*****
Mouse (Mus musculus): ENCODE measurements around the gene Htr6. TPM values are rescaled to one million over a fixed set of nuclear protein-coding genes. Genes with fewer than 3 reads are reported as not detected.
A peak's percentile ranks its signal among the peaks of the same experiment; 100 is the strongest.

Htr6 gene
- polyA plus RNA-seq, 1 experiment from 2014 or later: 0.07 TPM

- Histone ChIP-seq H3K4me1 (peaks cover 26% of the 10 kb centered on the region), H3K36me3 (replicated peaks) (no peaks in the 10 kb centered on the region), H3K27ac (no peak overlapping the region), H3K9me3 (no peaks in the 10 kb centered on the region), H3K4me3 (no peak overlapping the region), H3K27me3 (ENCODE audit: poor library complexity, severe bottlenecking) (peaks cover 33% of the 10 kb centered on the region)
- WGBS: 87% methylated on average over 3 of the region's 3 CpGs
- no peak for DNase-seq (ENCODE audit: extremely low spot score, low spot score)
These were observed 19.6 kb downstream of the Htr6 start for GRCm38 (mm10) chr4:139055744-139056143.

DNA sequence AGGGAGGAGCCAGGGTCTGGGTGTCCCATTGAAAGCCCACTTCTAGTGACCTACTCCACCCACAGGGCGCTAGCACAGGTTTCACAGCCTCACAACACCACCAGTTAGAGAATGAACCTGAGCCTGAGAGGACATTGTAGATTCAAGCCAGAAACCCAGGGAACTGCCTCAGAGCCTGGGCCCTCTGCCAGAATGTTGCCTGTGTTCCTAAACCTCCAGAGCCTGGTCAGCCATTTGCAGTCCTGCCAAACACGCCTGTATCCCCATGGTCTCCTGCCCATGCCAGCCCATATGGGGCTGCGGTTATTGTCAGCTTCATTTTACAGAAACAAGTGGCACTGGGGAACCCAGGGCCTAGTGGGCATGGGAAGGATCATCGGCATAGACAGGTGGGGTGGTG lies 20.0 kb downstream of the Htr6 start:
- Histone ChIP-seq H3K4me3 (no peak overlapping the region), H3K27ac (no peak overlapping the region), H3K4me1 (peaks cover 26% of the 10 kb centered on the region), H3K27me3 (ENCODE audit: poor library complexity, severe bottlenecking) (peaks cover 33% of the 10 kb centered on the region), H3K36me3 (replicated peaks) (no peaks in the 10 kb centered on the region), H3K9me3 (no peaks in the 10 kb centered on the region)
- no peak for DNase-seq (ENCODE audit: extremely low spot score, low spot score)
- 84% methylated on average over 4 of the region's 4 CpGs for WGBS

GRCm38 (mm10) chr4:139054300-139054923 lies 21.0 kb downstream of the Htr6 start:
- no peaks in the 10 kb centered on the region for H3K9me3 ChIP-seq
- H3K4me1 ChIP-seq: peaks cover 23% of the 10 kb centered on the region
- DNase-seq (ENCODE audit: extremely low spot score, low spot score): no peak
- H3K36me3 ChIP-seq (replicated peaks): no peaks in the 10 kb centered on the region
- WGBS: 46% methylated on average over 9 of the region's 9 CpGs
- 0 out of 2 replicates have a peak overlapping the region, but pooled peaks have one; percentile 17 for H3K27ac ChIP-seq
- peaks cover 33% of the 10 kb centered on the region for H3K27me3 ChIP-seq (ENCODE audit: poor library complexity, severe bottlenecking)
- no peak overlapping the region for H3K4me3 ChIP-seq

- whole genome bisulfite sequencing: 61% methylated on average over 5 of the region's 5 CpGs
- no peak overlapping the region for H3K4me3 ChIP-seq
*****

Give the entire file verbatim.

Mouse (Mus musculus): ENCODE measurements around the gene Htr6. TPM values are rescaled to one million over a fixed set of nuclear protein-coding genes. Genes with fewer than 3 reads are reported as not detected.
A peak's percentile ranks its signal among the peaks of the same experiment; 100 is the strongest.

Htr6 gene
- polyA plus RNA-seq, 1 experiment from 2014 or later: 0.07 TPM

- Histone ChIP-seq H3K4me1 (peaks cover 26% of the 10 kb centered on the region), H3K36me3 (replicated peaks) (no peaks in the 10 kb centered on the region), H3K27ac (no peak overlapping the region), H3K9me3 (no peaks in the 10 kb centered on the region), H3K4me3 (no peak overlapping the region), H3K27me3 (ENCODE audit: poor library complexity, severe bottlenecking) (peaks cover 33% of the 10 kb centered on the region)
- WGBS: 87% methylated on average over 3 of the region's 3 CpGs
- no peak for DNase-seq (ENCODE audit: extremely low spot score, low spot score)
These were observed 19.6 kb downstream of the Htr6 start for GRCm38 (mm10) chr4:139055744-139056143.

DNA sequence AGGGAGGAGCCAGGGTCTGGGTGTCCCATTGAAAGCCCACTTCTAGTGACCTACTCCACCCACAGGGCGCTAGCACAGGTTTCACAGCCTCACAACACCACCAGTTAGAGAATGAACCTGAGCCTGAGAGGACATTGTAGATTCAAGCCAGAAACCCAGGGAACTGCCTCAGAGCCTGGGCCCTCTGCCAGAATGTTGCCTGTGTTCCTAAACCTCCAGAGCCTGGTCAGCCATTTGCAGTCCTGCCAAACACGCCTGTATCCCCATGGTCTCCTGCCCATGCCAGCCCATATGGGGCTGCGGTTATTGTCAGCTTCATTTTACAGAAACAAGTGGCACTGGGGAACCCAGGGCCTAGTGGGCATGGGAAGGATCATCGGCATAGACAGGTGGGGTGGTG lies 20.0 kb downstream of the Htr6 start:
- Histone ChIP-seq H3K4me3 (no peak overlapping the region), H3K27ac (no peak overlapping the region), H3K4me1 (peaks cover 26% of the 10 kb centered on the region), H3K27me3 (ENCODE audit: poor library complexity, severe bottlenecking) (peaks cover 33% of the 10 kb centered on the region), H3K36me3 (replicated peaks) (no peaks in the 10 kb centered on the region), H3K9me3 (no peaks in the 10 kb centered on the region)
- no peak for DNase-seq (ENCODE audit: extremely low spot score, low spot score)
- 84% methylated on average over 4 of the region's 4 CpGs for WGBS

GRCm38 (mm10) chr4:139054300-139054923 lies 21.0 kb downstream of the Htr6 start:
- no peaks in the 10 kb centered on the region for H3K9me3 ChIP-seq
- H3K4me1 ChIP-seq: peaks cover 23% of the 10 kb centered on the region
- DNase-seq (ENCODE audit: extremely low spot score, low spot score): no peak
- H3K36me3 ChIP-seq (replicated peaks): no peaks in the 10 kb centered on the region
- WGBS: 46% methylated on average over 9 of the region's 9 CpGs
- 0 out of 2 replicates have a peak overlapping the region, but pooled peaks have one; percentile 17 for H3K27ac ChIP-seq
- peaks cover 33% of the 10 kb centered on the region for H3K27me3 ChIP-seq (ENCODE audit: poor library complexity, severe bottlenecking)
- no peak overlapping the region for H3K4me3 ChIP-seq

- whole genome bisulfite sequencing: 61% methylated on average over 5 of the region's 5 CpGs
- no peak overlapping the region for H3K4me3 ChIP-seq